George’s flat was disorienting not because of anything that was in it, but precisely because it contained nothing at all, beyond the most basic carpet and furniture. Absence of a degree doesn’t particularly disturb. A place can be minimalist, or there can be a single plant or poster that gathers presence precisely through contrast with the lack of any other resting place for the eye. But there is always something: a little china ornament, a postcard from a trip somewhere, an image of a friend or relative, even an old ticket stub or label. What I can barely ever remember encountering is a habitation entirely devoid of any form of decoration.
There is a violence to such emptiness.
Faced with nothing, one’s gaze is not returned, attention is not circumscribed. There is a loss of shape, discernment and integrity. There is no sense of the person as the other, who defines one’s own boundary and extent. I was trying to concentrate on what he was saying, but I was disturbed by the sheer completeness of this void. I began to feel we simply had to visit the other rooms in his house, his bedroom and his bathroom, in the hope that they would not replicate this chilling absence. But when, during a subsequent visit we did take opportunities to glance around these other rooms, they proved just as empty.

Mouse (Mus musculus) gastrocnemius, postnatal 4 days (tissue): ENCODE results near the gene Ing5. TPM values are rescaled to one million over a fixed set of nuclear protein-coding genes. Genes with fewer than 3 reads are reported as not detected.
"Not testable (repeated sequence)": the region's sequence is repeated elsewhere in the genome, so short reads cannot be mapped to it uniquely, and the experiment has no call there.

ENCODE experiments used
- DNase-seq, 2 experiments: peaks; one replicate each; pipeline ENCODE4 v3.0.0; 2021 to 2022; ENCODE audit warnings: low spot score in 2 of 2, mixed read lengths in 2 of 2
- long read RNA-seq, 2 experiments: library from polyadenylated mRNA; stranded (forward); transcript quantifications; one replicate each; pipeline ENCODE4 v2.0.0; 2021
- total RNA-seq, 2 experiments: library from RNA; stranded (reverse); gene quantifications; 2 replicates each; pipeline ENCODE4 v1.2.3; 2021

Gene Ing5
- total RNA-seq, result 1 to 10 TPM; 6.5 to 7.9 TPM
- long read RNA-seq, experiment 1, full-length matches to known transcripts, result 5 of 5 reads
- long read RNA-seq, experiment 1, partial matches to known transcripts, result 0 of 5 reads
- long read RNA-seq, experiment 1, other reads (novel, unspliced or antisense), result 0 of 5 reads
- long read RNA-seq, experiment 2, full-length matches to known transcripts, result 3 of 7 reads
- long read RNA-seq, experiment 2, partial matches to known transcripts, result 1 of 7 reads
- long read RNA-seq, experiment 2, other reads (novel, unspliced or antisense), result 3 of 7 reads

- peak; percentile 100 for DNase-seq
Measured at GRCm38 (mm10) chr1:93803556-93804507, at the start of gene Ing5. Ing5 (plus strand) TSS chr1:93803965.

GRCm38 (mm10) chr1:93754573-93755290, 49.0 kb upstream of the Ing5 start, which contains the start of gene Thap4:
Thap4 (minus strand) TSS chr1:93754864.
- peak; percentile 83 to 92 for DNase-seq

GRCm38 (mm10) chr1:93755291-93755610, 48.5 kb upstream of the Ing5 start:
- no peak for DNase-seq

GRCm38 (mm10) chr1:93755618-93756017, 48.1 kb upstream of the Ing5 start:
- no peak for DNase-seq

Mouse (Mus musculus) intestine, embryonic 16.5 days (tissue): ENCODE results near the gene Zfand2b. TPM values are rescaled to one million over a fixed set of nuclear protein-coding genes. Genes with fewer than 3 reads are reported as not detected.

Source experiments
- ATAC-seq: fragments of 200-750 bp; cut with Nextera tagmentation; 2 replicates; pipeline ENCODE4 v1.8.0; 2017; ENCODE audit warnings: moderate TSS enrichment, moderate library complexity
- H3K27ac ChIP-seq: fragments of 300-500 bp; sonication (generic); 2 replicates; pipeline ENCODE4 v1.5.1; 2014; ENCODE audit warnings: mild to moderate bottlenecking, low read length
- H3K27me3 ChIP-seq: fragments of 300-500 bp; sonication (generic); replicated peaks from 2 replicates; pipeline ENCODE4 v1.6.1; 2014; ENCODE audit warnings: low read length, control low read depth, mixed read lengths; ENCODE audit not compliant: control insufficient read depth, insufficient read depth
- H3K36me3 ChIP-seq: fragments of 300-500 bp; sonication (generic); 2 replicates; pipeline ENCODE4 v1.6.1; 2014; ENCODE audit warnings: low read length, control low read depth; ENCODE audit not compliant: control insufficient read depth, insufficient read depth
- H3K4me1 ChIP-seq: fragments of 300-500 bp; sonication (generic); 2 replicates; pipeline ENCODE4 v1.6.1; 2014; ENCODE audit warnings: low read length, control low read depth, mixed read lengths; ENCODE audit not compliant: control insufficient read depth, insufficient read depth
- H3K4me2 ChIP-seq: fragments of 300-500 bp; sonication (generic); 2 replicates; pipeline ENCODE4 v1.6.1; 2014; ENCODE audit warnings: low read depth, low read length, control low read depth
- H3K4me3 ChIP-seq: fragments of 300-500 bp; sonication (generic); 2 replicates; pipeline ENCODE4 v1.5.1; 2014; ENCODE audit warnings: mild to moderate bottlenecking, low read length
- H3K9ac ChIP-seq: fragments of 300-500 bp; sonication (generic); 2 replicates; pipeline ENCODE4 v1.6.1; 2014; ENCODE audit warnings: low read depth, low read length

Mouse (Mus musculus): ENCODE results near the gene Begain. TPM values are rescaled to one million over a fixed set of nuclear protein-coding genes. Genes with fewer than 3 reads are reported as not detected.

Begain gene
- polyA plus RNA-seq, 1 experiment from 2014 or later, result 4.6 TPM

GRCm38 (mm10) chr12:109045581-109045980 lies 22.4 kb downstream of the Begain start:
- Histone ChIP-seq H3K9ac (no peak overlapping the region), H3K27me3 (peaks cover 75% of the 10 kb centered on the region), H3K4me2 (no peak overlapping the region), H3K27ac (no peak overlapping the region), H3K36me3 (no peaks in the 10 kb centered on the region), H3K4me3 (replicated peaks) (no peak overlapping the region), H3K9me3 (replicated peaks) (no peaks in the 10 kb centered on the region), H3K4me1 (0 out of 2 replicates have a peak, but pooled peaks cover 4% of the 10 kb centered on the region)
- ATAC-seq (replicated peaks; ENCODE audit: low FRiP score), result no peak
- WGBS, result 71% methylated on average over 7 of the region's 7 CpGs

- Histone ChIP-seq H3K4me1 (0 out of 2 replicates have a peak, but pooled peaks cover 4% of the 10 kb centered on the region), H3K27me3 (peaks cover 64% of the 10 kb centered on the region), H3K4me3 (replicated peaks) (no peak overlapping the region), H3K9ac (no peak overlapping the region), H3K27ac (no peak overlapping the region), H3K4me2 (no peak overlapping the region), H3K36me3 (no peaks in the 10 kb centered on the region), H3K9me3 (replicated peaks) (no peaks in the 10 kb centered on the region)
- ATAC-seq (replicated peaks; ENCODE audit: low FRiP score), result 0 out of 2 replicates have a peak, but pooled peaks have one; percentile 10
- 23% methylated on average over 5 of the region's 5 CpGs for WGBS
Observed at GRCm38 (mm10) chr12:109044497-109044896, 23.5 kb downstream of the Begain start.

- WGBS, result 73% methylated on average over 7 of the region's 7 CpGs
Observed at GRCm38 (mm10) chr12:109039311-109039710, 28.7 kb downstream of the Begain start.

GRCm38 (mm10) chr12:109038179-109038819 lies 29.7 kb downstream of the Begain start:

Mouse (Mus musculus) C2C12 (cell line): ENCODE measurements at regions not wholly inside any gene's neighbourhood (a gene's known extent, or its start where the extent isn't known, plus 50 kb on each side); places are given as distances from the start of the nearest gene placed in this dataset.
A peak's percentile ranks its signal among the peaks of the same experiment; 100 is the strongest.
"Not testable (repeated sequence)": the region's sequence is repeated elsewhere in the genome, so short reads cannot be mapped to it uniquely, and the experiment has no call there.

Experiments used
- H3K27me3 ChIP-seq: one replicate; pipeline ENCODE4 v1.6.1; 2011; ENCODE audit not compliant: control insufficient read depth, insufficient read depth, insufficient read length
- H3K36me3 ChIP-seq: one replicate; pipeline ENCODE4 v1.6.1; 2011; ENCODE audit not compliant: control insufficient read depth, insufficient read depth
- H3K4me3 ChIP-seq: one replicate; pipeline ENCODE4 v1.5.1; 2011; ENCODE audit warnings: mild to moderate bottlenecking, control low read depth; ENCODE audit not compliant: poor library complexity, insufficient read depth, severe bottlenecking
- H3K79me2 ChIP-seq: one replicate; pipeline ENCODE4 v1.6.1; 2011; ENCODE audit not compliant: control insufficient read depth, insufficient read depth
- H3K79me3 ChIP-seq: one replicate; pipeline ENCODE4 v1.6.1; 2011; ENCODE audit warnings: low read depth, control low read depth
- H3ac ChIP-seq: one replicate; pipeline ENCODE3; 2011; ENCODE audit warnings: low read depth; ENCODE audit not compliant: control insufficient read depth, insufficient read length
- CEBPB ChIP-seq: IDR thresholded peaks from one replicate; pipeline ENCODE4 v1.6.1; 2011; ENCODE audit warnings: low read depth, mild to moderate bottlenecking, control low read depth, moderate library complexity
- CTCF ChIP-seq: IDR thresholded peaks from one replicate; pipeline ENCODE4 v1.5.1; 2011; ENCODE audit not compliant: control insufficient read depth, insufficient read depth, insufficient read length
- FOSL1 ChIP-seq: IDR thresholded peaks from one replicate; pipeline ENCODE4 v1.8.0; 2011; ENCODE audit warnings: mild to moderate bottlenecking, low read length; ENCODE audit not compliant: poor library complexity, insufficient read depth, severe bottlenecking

Daniel Miller in The Comfort of Things.
This is the same fellow who wrote Stuff (also loaded with brilliant, tender insights into how we express ourselves and arrive at self through material culture).